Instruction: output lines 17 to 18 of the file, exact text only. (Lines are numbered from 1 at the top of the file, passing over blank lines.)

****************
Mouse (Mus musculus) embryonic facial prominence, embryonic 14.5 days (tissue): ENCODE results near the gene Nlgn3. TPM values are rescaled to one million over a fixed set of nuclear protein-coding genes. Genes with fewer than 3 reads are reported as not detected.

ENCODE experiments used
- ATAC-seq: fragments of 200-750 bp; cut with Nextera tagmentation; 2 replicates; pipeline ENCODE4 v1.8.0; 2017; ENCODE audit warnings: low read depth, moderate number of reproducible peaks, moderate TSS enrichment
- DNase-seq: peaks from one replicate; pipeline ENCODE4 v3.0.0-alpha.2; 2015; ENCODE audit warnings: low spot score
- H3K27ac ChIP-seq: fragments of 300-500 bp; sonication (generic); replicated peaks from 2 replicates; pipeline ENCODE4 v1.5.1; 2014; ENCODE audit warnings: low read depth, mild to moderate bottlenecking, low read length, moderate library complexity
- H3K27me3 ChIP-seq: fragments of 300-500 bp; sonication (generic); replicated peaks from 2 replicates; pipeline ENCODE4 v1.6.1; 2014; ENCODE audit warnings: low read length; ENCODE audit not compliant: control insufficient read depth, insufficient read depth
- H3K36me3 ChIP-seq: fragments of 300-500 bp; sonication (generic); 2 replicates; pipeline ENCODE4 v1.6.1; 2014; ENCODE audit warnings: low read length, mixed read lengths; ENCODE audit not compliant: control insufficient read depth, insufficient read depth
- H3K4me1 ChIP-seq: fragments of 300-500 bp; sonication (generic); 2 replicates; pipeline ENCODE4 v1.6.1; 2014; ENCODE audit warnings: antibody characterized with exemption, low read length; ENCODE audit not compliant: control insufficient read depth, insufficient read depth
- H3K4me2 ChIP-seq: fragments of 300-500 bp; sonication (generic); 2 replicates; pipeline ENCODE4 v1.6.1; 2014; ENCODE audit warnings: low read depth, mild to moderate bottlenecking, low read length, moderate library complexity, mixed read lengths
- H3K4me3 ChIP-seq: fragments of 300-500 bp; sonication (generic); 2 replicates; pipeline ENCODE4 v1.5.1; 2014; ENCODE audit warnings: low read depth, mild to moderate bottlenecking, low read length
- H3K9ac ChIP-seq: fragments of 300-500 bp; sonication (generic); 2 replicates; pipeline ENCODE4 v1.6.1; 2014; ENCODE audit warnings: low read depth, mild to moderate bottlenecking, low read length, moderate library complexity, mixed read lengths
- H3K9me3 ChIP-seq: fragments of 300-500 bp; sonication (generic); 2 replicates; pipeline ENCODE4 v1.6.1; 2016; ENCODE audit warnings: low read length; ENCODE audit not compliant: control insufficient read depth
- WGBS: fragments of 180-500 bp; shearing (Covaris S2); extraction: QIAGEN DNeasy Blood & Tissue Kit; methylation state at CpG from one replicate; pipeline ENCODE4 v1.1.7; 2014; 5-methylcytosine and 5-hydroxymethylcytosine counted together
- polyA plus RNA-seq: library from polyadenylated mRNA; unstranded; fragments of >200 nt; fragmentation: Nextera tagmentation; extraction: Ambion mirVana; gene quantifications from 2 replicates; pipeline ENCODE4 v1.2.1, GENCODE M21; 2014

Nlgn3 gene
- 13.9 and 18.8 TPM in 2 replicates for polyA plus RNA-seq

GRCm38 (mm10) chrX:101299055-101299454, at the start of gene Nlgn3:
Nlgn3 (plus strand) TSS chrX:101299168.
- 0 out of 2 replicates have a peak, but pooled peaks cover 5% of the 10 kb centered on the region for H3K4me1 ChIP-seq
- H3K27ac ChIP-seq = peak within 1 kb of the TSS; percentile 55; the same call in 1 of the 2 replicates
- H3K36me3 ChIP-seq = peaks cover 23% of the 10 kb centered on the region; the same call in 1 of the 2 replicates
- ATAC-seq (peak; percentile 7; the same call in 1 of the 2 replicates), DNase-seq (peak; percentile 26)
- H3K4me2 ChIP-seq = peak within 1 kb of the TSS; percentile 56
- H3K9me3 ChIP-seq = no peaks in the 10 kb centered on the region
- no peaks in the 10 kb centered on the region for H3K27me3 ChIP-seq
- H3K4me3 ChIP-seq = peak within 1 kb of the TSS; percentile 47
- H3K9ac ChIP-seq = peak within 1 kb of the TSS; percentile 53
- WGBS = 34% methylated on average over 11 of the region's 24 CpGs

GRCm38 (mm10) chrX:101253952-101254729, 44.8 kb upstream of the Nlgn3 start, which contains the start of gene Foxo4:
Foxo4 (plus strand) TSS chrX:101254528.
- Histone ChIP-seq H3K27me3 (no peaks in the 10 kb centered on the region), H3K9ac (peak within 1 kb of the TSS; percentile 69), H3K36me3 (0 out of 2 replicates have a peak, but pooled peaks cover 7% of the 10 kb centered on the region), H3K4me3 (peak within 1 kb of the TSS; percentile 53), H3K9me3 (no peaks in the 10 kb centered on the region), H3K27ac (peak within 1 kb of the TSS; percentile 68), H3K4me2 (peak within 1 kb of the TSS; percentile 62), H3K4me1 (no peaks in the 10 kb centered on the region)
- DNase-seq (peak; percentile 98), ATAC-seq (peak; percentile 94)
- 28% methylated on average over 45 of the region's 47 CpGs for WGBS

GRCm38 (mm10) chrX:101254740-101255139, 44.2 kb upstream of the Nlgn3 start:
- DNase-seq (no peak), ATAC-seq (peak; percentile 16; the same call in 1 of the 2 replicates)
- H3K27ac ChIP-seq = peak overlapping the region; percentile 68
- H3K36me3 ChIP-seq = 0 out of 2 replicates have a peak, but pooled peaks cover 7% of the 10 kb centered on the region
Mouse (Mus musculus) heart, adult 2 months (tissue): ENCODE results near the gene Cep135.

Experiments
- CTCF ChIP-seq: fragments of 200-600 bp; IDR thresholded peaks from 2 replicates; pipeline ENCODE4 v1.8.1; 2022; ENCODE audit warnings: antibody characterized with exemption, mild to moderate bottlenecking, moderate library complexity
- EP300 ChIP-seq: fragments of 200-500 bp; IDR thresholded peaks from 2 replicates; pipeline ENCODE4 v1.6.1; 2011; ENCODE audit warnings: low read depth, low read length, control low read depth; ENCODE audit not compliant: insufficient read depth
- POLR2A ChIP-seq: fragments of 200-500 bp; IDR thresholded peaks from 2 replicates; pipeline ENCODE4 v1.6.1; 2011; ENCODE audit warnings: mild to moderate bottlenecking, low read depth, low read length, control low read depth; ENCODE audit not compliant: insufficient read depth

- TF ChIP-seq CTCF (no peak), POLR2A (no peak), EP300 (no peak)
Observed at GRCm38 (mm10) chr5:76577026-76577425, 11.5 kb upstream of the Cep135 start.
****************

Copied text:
GRCm38 (mm10) chrX:101299055-101299454, at the start of gene Nlgn3:
Nlgn3 (plus strand) TSS chrX:101299168.